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Poems from the Book of Songs

This paper will analyze and discuss the value to the historian of three of the poems from the ancient Chinese anthology, the Book of Songs. One of these, “The peach tree is young and elegant”, would be of interest to a social historian and to the historian concerned with the development of the Chinese aesthetic sense. A second, “King Wen is on high” would be of interest to the political historian and to the historian of Chinese religion. A third, “How admirable! How complete” would be of interest to the historian who is interested in the ritualistic aspects of the ancient Chinese civilization.

Poems from the Book of Songs

Nr. 6, as do many of the poems in the anthology, involves stanzas which embody repetitive elements. The theme is marriage and there is an aesthetic equation drawn between the beauty of a peach tree and the ordering of a familial institution, the household. This simple, but gorgeous, poem equates the growth of a new family with the glories of nature. It reflects the importance of the family and thus reflects a theme that is a perennial aspect of Chinese culture.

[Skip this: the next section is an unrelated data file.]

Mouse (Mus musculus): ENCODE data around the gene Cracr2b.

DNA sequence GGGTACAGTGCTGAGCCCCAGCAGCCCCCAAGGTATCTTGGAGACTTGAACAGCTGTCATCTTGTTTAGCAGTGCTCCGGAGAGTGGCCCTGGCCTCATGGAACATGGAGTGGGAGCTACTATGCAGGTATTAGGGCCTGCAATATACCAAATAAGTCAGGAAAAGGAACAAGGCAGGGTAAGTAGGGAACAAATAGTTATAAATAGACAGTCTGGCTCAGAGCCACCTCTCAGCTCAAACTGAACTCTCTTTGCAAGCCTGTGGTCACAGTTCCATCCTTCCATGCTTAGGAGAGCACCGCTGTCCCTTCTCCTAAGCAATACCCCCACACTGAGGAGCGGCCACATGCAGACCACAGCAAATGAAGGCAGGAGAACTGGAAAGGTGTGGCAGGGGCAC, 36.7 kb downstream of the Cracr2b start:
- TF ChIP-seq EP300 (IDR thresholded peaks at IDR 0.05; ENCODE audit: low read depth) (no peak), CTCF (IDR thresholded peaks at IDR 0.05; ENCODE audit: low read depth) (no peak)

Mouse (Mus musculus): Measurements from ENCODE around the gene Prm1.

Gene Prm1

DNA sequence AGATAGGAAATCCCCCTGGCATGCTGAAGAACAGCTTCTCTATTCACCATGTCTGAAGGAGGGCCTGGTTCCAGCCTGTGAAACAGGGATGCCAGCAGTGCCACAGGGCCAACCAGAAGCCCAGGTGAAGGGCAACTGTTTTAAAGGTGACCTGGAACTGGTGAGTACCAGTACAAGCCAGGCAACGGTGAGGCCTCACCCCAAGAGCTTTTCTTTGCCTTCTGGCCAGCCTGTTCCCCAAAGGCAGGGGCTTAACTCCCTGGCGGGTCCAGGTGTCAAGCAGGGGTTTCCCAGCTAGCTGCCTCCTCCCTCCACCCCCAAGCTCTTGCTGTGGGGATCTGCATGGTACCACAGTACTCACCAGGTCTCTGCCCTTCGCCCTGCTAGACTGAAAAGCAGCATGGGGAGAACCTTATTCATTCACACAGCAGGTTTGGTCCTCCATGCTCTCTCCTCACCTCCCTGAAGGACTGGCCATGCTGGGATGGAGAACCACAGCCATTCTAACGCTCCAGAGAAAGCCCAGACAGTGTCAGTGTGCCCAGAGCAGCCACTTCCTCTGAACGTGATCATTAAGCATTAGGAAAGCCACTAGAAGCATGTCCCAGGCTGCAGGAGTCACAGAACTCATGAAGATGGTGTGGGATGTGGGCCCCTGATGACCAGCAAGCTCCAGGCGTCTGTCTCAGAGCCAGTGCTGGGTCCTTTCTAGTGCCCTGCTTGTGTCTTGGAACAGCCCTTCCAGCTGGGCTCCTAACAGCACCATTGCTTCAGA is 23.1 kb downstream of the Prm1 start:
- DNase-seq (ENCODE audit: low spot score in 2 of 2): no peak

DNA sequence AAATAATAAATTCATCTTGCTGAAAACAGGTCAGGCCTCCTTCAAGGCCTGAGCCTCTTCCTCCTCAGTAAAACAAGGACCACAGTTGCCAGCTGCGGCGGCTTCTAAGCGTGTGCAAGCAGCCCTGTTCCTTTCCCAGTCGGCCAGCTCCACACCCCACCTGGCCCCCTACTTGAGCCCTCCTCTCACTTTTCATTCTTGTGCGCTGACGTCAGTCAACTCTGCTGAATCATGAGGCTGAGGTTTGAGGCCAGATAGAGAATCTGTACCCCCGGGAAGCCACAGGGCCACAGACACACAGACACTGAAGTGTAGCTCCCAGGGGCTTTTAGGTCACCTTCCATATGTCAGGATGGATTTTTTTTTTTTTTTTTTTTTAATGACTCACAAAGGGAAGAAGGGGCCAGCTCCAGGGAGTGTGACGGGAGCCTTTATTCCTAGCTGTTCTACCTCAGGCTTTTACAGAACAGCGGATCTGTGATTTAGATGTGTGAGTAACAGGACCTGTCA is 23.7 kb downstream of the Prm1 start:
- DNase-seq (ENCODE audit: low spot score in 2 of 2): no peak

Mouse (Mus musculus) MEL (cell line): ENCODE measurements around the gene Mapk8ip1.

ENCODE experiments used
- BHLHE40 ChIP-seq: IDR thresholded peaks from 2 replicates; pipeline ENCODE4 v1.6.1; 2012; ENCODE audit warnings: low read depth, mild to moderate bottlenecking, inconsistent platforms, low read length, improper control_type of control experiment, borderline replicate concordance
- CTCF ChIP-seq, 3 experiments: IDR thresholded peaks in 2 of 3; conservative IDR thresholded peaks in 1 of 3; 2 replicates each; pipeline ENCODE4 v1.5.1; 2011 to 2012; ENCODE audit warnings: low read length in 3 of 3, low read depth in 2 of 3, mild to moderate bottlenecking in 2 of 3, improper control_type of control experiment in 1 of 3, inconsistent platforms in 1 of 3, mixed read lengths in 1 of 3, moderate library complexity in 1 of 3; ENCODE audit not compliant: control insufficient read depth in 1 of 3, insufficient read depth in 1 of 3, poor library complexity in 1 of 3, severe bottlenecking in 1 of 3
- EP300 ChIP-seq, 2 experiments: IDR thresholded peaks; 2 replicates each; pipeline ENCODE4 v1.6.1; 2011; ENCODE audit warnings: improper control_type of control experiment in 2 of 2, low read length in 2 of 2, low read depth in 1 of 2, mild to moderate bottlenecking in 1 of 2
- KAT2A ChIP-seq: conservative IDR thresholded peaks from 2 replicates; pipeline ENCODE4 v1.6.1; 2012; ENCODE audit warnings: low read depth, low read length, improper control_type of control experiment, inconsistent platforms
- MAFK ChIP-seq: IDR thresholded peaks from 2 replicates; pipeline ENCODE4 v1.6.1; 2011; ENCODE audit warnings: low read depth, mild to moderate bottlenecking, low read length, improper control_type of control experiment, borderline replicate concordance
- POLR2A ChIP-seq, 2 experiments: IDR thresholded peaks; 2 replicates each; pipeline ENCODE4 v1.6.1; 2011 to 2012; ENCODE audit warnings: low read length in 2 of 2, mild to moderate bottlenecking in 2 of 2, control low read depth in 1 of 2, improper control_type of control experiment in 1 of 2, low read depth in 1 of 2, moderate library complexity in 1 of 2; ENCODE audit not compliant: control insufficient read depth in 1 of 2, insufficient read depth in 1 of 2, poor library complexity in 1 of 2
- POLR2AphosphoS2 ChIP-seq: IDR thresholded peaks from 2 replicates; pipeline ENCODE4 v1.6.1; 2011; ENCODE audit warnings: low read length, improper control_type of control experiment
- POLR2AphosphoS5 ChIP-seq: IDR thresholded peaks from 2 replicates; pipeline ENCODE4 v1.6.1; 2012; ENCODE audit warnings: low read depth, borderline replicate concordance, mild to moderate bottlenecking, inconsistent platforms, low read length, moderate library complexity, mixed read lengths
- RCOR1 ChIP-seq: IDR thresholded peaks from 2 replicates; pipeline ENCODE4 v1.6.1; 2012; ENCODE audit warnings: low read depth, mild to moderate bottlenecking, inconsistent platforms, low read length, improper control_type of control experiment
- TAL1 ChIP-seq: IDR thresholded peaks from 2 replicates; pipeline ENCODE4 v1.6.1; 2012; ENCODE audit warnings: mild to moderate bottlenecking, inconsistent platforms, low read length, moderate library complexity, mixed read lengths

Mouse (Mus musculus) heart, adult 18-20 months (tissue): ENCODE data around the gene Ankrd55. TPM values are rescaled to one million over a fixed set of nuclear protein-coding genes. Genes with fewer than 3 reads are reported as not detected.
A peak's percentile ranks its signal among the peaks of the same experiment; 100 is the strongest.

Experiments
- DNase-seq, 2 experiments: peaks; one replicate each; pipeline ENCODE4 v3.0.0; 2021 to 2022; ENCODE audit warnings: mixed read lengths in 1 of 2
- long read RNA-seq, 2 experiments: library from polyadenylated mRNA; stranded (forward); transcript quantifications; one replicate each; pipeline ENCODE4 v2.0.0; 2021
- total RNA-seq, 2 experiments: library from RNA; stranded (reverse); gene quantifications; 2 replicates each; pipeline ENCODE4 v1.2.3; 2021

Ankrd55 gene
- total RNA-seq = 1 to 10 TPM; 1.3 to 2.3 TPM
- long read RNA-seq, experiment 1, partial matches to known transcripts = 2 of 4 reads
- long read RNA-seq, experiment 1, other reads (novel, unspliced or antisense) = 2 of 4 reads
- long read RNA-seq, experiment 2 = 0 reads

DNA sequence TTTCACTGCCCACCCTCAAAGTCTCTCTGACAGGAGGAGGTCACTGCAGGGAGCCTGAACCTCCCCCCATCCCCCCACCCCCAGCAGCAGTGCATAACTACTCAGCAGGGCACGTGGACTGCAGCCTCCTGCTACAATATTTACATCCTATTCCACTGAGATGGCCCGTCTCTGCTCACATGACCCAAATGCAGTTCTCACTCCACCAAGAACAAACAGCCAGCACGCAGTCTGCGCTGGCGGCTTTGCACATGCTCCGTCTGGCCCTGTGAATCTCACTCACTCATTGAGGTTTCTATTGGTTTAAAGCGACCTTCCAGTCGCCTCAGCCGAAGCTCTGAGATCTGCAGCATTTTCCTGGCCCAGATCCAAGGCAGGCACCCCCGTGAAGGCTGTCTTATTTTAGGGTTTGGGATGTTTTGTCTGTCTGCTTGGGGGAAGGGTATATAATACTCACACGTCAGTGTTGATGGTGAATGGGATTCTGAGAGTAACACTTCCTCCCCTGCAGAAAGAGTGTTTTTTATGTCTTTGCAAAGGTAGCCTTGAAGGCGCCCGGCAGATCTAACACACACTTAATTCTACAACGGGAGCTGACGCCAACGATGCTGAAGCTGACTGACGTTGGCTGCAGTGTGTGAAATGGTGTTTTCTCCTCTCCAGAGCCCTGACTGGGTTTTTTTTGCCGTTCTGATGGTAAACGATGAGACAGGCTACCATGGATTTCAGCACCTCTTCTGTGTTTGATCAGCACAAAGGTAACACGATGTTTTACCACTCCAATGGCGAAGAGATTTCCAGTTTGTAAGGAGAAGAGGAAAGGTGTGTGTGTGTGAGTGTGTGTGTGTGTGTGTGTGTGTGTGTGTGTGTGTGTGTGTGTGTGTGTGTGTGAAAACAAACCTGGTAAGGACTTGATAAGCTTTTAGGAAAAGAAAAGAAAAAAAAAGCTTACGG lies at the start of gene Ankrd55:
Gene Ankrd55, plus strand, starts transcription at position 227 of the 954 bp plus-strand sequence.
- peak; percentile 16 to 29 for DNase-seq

Nr. 235 is about Wen, whose son, Wu, overthrew the Shang Dynasty and established the Chou (Zhou) Dynasty in its place. The transition occurred in either the eleventh or the twelfth century B.C. . The poem contains much laudatory praise of the Zhou and, since the Book of Songs is dated 1027-771 B.C. (see introduction) it could be the case that there was some degree of authenticity in the events described. They may not have been legends out of a foggy past, but rather, they may have had some degree of historicism.

Nr. 301 is about the role that ritual in the form of music and dance played in the culture of the Chinese. “The rites”, both as cult practices and as a set of moral precepts, proved to be very important aspects of Chinese culture. By the time of Confucius the rites (li) will have evolved into a comprehensive system of behavioral rules. In this poem we see them as a system of cult practices which are beginning to acquire a more comprehensive normative tinge.

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